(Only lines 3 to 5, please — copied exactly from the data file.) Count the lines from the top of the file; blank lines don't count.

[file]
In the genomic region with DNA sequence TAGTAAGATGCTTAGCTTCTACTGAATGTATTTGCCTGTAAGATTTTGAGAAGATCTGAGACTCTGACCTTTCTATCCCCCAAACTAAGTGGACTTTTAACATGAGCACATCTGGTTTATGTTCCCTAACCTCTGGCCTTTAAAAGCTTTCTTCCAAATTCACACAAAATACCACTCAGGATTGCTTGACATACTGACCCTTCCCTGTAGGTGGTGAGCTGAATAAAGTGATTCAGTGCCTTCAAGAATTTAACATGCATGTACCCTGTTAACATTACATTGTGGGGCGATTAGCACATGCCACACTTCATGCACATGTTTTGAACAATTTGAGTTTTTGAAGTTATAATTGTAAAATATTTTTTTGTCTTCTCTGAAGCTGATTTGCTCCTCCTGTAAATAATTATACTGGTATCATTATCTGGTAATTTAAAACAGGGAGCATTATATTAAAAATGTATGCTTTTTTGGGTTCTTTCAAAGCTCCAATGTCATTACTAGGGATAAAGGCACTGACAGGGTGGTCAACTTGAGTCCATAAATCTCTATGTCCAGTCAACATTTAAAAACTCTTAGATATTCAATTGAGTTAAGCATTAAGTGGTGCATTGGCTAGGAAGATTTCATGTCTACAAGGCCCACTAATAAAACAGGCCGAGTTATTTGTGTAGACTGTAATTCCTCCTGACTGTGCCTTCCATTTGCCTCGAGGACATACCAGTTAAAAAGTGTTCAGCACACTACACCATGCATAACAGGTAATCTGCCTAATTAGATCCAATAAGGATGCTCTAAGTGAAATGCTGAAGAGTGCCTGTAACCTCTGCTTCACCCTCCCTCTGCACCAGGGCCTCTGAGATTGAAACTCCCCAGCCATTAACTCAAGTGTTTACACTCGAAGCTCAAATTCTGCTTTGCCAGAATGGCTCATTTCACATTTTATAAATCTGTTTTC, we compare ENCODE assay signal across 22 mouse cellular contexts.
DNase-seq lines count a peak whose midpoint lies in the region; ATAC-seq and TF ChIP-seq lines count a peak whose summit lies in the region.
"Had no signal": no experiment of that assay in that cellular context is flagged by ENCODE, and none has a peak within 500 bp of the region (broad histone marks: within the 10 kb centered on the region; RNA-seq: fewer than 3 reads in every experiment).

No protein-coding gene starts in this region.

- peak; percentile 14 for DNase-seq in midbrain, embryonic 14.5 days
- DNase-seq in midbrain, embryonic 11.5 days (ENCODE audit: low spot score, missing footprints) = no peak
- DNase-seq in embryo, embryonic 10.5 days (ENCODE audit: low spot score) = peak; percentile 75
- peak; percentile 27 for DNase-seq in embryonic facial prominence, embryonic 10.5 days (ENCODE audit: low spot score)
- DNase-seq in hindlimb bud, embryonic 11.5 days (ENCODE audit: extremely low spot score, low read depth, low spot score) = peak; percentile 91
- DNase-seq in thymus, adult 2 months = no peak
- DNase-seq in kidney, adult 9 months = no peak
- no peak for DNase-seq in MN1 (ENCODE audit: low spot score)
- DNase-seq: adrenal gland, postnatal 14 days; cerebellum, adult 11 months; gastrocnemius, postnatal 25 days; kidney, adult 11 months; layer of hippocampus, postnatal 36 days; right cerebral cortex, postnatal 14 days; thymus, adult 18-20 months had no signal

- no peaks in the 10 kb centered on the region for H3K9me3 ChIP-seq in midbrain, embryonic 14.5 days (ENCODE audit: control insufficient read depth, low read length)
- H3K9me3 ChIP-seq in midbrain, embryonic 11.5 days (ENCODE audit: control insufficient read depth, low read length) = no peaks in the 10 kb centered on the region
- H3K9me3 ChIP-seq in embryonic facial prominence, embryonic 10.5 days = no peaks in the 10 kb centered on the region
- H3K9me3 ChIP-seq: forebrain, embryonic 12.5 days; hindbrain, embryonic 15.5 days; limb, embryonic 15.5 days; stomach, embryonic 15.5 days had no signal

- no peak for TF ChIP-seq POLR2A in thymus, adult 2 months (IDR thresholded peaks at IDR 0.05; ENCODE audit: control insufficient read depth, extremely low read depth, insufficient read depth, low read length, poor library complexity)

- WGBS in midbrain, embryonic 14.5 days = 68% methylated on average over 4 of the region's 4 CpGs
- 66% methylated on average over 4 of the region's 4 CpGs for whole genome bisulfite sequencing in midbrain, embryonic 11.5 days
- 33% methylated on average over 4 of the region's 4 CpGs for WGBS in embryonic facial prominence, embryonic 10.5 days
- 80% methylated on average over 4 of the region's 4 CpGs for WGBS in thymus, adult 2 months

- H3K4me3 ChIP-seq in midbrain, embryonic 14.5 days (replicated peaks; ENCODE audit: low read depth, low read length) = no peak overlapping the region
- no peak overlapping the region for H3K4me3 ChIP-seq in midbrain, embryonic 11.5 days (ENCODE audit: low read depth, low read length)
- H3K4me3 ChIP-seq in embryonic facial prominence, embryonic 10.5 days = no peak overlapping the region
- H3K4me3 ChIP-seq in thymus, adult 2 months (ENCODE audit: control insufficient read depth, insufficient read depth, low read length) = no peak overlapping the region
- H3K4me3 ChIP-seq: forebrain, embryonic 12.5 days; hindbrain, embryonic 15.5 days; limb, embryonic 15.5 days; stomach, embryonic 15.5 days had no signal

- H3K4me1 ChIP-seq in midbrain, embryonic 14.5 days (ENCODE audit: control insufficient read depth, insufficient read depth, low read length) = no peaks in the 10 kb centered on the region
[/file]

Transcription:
"Had no signal": no experiment of that assay in that cellular context is flagged by ENCODE, and none has a peak within 500 bp of the region (broad histone marks: within the 10 kb centered on the region; RNA-seq: fewer than 3 reads in every experiment).

No protein-coding gene starts in this region.

- peak; percentile 14 for DNase-seq in midbrain, embryonic 14.5 days